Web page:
Conclusion

      This study demonstrates that supernatant of MPE is a suitable source for identifying key oncogenic driver mutants for NSCLC and can also be used to monitor response to targeted therapy. The study provides evidence of using supernatant of MPE as an alternative for molecular testing and thus direct precise targeted therapy and surveillance of the therapy effect.

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      P1.03-22 - A Novel Method for Detecting Low Abundant Mutants in Three Types of Liquid Biopsies by Capturing Mutant-Alleles (ID 1332)

      09:45 - 18:00  |  Presenting Author(s): Rui Lin

      • Abstract
      • Slides

      Background

      Liquid biopsy can facilitate early detection of cancers, treatment selection, and disease monitoring. Improved methods to detect low abundant circulating tumor DNA (ctDNA) are needed for clinical samples including plasma, pleural effusion, and cerebrospinal fluid that carry a large amount of wild-type DNA.

      Method

      We have developed a novel method, namely PEAC, with an ultra-high sensitivity to detect low abundant mutants from ctDNA through mutant capturing followed by Sanger sequencing or next-generation sequencing (NGS). This novel approach combines the high discrimination power of locked–nucleic acid (LNA) modified nucleotide sequence and short probes as bait to capture mutant fragment under an optimized temperature. Mutant fragments bound by biotin-labelled, LNA-modified probes are enriched by streptavidin beads and amplified by PCR, and then sequenced for detection.

      Result

      Using circulating cell-free DNA (cfDNA) reference standards, we demonstrated that PEAC technology can enrich mutants up to 5000-fold (panel B of the figure below) and empower to detect clinically relevant EGFR mutants such as L858R, 19Del, and T790M mutant at the abundance as low as 0.01-0.1% by Sanger sequencing or NGS analysis. The clinical implications of PEAC technology were further validated using ctDNA from liquid biopsy specimens of non-small cell lung cancer (NSCLC) patients. EGFR L858R, 19DEL or T790M mutants were detected at the abundance >50% after PEAC enrichment from plasma samples of NSCLC patients, whereas the corresponding ctDNA samples without PEAC enrichment were undetectable by Sanger sequencing and hardly detected by NGS analysis. One cerebrospinal fluid and two pleural effusion samples had dominated 19DEL, L858R and T790M peaks after PEAC enrichment, respectively, but exhibited almost the background signal levels prior to PEAC.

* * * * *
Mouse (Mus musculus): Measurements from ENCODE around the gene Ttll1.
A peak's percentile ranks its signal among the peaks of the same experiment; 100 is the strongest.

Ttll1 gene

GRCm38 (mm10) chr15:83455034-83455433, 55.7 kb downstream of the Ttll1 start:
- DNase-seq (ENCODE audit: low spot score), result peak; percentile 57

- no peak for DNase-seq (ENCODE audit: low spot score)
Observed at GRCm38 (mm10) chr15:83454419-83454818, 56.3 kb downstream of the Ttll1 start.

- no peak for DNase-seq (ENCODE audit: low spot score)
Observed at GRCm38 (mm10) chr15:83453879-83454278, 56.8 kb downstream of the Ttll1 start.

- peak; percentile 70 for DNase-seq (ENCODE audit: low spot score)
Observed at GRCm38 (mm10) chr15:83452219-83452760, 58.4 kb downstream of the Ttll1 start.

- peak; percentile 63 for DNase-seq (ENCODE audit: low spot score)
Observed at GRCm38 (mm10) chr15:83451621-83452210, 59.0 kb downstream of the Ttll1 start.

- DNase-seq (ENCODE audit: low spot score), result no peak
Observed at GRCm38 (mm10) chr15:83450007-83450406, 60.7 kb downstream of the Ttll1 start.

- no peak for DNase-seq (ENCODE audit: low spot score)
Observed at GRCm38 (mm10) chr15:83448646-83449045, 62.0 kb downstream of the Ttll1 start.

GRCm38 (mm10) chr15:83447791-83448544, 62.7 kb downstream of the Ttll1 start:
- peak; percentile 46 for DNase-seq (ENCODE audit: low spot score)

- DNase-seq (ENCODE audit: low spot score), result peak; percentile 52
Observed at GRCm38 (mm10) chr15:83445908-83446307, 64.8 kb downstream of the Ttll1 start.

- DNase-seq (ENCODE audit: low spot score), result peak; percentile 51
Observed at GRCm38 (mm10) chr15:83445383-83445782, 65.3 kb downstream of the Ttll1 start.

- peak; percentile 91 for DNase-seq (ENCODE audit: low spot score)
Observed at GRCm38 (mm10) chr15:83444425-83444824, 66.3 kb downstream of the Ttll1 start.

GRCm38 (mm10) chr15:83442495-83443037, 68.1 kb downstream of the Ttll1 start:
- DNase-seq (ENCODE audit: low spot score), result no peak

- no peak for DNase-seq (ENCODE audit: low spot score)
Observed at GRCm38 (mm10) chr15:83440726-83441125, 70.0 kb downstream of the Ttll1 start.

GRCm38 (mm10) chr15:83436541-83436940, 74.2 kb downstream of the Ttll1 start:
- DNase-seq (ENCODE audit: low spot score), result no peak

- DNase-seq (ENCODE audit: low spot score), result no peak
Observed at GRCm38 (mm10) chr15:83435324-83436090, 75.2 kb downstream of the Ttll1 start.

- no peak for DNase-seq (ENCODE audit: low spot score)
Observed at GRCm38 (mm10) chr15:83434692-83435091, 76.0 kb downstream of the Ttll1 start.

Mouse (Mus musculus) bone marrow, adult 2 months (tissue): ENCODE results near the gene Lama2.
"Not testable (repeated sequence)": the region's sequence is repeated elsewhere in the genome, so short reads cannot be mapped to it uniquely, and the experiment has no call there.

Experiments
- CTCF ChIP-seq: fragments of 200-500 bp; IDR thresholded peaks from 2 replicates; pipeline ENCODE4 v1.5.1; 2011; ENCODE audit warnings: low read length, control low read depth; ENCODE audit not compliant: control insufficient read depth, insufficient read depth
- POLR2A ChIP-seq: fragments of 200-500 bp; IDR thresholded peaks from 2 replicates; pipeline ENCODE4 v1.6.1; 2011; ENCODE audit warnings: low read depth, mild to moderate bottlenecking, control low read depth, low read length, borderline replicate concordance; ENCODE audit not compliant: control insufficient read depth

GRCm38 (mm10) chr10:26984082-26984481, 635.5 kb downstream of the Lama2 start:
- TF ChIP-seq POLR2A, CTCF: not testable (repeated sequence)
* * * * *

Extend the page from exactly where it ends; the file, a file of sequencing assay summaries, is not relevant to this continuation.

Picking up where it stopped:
peac fig.png

      Conclusion

      PEAC technology can enrich ctDNA from body fluids of cancer patients to detect ultra-low abundant clinically relevant mutants. Combined with other methods including NGS, the technology may serve as an attractive detection method in clinical practice.

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    P1.15 - Thymoma/Other Thoracic Malignancies (ID 184)

    • Event: WCLC 2019
    • Type: Poster Viewing in the Exhibit Hall
    • Track: Thymoma/Other Thoracic Malignancies
    • Presentations: 1
    • Now Available
    • Moderators:
    • Coordinates: 9/08/2019, 09:45 - 18:00, Exhibit Hall
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      P1.15-05 - Genomic Variation Landscape of Thymoma and Thymic Carcinoma in Chinese Patients (Now Available) (ID 2147)

      09:45 - 18:00  |  Author(s): Rui Lin

      • Abstract
      • Slides

      Background

      Background: Thymoma and thymic carcinoma (TC) are rare diseases of thymus with relatively good prognosis. Though pathological sub-types of thymoma and TC show clear differences on clinical characteristics, morphology, molecular markers, and prognosis, little is known on either the etiology or the molecular mechanism of the two tumor types.

      Method

      Method: In this study, 27 thymoma and thymic carcinoma patients with most common thymic epithelial tumor subtypes were enrolled, including 2 type A, 6 type AB, 3 type B1, 1 type B1/B2, 5 type B2, 2 type B2/B3, 5 type B3, and 3 type TC patients in total. The Masaoka stage status of the cohort was 15 stage I, 5 stage II, 3 stage III, and 4 stage IV patients. DNA samples extracted from the frozen tissues were sequenced using a 500-gene NGS panel.

      Result